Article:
• Americans Spend an Average of 37 Minutes a Day Preparing and Serving Food and Cleaning Up

    Amber Waves, November 07, 2016

    The average time spent in meal prep—preparing, serving, and cleaning up afterward—varies by gender, age, and employment status. Households with children and those participating in food assistance programs spend more time in meal prep than other households.

  • Americans' Eating Patterns and Time Spent on Food: The 2014 Eating & Health Module Data

    EIB-158, July 28, 2016

    ERS analyzed food and food-related time use patterns by factors such as income level and participation in the Supplemental Nutrition Assistance Program (SNAP) and Special Supplemental Nutrition Program for Women, Infants and Children (WIC).

  • An Economic Model of WIC, the Infant Formula Rebate Program, and the Retail Price of Infant Formula

    FANRR-39-2, January 03, 2005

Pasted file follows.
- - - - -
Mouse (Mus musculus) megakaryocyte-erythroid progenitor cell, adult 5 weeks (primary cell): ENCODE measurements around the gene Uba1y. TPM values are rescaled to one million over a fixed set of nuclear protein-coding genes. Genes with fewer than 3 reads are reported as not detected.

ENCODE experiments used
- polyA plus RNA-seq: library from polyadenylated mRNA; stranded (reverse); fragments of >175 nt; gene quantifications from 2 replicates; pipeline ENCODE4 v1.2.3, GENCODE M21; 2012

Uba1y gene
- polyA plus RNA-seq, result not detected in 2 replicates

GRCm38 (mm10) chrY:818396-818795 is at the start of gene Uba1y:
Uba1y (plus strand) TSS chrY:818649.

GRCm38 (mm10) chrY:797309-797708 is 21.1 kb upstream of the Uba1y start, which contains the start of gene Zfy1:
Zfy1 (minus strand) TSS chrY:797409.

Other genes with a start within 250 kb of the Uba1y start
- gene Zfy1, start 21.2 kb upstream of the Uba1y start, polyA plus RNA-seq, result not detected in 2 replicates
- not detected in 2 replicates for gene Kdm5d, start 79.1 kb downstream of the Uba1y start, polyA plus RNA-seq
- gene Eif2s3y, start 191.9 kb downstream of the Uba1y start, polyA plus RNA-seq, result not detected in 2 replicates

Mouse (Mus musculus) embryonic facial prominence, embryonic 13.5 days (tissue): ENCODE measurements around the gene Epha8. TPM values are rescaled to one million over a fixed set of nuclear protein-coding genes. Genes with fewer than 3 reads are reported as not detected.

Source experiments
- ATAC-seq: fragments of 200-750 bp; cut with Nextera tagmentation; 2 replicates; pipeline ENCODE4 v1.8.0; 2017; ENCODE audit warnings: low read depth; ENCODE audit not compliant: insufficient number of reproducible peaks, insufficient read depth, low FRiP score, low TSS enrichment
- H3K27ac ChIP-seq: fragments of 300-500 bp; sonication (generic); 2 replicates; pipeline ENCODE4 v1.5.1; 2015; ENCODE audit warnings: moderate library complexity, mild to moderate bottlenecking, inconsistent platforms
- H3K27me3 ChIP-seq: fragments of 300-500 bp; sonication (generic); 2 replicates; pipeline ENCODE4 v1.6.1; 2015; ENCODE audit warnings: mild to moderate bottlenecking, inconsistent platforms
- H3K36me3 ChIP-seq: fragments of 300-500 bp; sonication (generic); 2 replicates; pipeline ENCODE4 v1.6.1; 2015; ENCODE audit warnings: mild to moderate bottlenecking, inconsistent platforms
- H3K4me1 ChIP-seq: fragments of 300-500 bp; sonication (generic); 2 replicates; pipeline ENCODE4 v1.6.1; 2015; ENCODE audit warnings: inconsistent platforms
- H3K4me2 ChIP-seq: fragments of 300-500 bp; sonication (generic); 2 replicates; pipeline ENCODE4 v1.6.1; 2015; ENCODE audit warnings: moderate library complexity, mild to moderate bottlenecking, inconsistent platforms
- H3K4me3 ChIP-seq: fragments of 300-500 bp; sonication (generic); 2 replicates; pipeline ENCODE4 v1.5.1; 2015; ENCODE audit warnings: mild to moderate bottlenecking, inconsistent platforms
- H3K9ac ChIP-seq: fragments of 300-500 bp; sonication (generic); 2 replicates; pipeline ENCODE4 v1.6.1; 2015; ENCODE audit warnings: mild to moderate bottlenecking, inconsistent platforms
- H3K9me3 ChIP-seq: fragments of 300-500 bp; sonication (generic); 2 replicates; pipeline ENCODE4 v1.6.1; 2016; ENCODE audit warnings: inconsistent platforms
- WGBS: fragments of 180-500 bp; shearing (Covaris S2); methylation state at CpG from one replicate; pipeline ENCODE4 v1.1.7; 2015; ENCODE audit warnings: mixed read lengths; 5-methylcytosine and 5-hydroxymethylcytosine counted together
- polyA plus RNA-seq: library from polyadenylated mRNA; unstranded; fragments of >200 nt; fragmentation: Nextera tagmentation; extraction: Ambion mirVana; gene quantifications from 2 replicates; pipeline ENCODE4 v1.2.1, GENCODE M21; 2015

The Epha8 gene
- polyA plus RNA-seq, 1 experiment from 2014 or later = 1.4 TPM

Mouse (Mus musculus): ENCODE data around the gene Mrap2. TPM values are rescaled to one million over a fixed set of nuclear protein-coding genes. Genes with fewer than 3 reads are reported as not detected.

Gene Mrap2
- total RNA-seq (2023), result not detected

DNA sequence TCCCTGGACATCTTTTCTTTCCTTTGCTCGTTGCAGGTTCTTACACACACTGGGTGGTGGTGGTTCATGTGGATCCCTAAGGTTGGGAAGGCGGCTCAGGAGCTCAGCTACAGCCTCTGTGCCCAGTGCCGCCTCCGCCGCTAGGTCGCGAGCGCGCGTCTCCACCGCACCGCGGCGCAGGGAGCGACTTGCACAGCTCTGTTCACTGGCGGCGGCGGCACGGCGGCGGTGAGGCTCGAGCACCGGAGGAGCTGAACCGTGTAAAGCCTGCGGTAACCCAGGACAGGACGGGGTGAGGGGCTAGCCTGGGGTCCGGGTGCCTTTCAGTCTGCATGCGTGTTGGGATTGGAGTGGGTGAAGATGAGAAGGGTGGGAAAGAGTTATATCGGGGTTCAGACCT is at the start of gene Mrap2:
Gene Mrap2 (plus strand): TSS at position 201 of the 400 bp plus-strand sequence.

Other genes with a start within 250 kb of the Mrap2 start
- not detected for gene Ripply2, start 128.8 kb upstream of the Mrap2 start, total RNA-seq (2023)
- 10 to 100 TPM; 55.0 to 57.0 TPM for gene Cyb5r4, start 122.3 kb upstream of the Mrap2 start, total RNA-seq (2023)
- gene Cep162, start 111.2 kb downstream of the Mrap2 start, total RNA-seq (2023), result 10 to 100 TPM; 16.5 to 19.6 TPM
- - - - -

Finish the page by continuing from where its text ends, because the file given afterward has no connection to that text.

This report develops an economic model that provides the theoretical framework for the econometric analyses presented in the report's companion volume, WIC and the Retail Price of Infant Formula (FANRR-39-1). The model examines supermarket retail prices for infant formula in a local market area, and identifies the theoretical effects of the Special Supplemental Nutrition Program for Women, Infants, and Children (WIC) and its infant formula rebate program. Special attention is given to the rebate program's sole-source procurement system by which a single manufacturer becomes a State's "contract brand" -the State's one supplier of formula to WIC infants-in exchange for paying rebates to WIC. When a manufacturer's brand is designated a State's contract brand, the model predicts that supermarkets increase that brand's retail price. The model also predicts that an increase in the ratio of WIC to non-WIC formula-fed infants in a local market results in an increase in the price of the contract brand and, through demand substitution, a relatively small price increase for noncontract brands.